Association for Behavior Analysis International

The Association for Behavior Analysis International® (ABAI) is a nonprofit membership organization with the mission to contribute to the well-being of society by developing, enhancing, and supporting the growth and vitality of the science of behavior analysis through research, education, and practice.


46th Annual Convention; Online; 2020

Event Details

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Symposium #444
CE Offered: BACB
Running Low on Time? Practical Strategies for Training School Staff
Monday, May 25, 2020
5:00 PM–5:50 PM
Area: EDC/OBM; Domain: Translational
Chair: Charis Lauren Wahman (Michigan State University)
Discussant: Charis Lauren Wahman (Michigan State University)
CE Instructor: Charis Lauren Wahman, Ph.D.

Novice teachers and unlicensed classroom staff (aides or paraprofessionals) may not have sufficient training in evidence based practices to instruct, assess, and engage diverse learners. High teacher and staff turn-over negatively effects students and is costly to schools across the country. There is a high cost associated with finding, hiring, and training a new staff (Milanowski & Odden, 2007). School districts need to identify evidence-based strategies and provide effective training to keep novice teachers in the classroom. Teacher preparation programs provide limited instruction on classroom management strategies and school districts are left with the challenge of providing thorough and on-going professional development. Additionally, there is often limited time or opportunity for paraprofessionals to receive training in evidence based teaching and behavior reduction strategies, which puts time at a premium for any training which paraprofessionals do receive (Giangrecco, Suter, & Doyle, 2010). Schools need efficient and effective means to train classroom staff in evidence based practices. This presentation provides 3 examples of effective and efficient procedures for training school staff novel skills. First, we will review data from a study that used Behavior Skills Training (BST) and alternating methods of objective and evaluative feedback to increase the rate of behavior specific praise with novice teachers. The next presenter will examine the effects of BST for paraprofessionals on prompting and contriving communication exchanges with students who use augmentative and alternative communication devices. Finally, we will share the results of a workshop that included lecture, a card game, and video modeling to teach paraprofessionals how to conduct three conditions of a functional analysis.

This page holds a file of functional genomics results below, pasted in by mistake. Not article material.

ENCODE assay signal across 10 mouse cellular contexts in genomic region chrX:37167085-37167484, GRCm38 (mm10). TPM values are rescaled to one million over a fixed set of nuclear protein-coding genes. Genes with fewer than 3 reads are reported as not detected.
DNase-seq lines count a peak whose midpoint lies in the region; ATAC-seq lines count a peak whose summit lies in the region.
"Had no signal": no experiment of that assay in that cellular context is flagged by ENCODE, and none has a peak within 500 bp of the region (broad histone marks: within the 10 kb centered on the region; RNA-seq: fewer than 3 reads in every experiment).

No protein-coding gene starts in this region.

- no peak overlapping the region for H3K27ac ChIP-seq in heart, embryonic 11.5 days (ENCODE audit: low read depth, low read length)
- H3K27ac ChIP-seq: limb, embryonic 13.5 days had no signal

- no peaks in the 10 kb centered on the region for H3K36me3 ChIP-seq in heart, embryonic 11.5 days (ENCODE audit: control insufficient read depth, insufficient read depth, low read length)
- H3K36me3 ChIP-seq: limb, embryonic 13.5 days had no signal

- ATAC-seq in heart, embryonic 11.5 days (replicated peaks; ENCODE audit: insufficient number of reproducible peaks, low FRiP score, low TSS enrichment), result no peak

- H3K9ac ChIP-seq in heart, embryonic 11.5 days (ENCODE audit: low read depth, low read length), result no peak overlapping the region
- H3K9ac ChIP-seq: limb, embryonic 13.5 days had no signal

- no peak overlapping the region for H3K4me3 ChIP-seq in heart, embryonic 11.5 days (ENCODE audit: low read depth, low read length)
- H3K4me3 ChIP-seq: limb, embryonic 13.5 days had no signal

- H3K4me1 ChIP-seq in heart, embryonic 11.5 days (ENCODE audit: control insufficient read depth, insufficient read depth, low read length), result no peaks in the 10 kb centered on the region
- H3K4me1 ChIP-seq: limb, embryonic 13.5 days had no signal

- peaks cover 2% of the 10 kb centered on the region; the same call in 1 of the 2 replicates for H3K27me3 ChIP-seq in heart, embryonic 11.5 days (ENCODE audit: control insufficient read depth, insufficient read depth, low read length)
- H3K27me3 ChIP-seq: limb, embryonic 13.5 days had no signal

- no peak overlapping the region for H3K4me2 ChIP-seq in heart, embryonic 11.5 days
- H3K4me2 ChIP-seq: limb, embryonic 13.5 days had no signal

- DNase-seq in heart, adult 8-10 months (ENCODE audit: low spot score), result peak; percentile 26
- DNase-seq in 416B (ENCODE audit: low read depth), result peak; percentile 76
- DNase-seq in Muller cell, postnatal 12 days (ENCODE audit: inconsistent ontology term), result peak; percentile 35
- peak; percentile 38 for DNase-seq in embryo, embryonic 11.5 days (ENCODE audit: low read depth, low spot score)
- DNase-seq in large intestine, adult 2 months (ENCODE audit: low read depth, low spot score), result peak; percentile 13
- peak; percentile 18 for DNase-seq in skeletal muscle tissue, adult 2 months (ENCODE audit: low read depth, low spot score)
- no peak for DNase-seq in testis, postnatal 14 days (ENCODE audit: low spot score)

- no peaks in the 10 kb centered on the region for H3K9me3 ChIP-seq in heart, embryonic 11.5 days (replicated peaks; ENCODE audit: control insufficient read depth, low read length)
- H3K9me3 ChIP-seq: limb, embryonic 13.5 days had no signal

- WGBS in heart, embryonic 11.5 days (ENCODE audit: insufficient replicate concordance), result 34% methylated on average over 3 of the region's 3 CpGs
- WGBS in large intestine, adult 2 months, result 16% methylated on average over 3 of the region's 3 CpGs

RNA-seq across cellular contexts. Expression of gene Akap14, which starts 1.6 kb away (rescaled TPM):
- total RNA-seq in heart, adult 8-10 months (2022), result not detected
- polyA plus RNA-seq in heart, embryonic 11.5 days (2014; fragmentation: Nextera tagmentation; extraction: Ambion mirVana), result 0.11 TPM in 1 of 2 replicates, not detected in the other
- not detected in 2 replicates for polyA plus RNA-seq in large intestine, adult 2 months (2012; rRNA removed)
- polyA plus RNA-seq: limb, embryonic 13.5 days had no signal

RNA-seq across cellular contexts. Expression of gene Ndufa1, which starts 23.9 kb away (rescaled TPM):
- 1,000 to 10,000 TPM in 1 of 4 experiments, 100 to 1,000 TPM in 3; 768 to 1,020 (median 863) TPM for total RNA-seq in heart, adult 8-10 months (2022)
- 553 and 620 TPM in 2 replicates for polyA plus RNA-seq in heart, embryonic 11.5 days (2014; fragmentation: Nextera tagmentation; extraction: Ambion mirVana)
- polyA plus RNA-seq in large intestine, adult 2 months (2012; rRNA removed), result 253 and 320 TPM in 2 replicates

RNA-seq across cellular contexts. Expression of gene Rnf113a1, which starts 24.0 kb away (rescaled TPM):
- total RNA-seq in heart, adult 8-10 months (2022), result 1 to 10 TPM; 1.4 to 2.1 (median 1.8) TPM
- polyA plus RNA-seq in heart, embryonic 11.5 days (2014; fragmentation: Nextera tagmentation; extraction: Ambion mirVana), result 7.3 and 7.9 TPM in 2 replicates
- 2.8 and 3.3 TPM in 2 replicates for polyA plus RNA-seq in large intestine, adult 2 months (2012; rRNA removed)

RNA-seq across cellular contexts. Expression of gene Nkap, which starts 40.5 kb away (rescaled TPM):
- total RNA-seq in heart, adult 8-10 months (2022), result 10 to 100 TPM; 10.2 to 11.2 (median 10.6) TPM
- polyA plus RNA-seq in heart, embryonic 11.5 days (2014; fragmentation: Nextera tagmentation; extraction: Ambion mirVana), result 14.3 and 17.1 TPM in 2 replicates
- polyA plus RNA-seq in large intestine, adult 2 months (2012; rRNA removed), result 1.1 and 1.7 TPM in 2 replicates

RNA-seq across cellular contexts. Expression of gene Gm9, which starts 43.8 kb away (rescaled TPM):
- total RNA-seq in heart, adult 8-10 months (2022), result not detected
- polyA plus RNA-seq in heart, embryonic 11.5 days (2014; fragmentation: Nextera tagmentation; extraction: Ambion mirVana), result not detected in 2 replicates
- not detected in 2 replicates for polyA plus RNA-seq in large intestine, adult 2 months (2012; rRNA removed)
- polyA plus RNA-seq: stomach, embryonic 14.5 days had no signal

Target Audience:

Practitioners, graduate students, and teachers

Comparative Effects of Feedback Before and After Instruction to Increase Novice Teacher’s Specific Praise and Student Behavior
CAITLIN CRISS (Ohio State University), Sheila R. Alber-Morgan (The Ohio State University), Moira Konrad (The Ohio State University)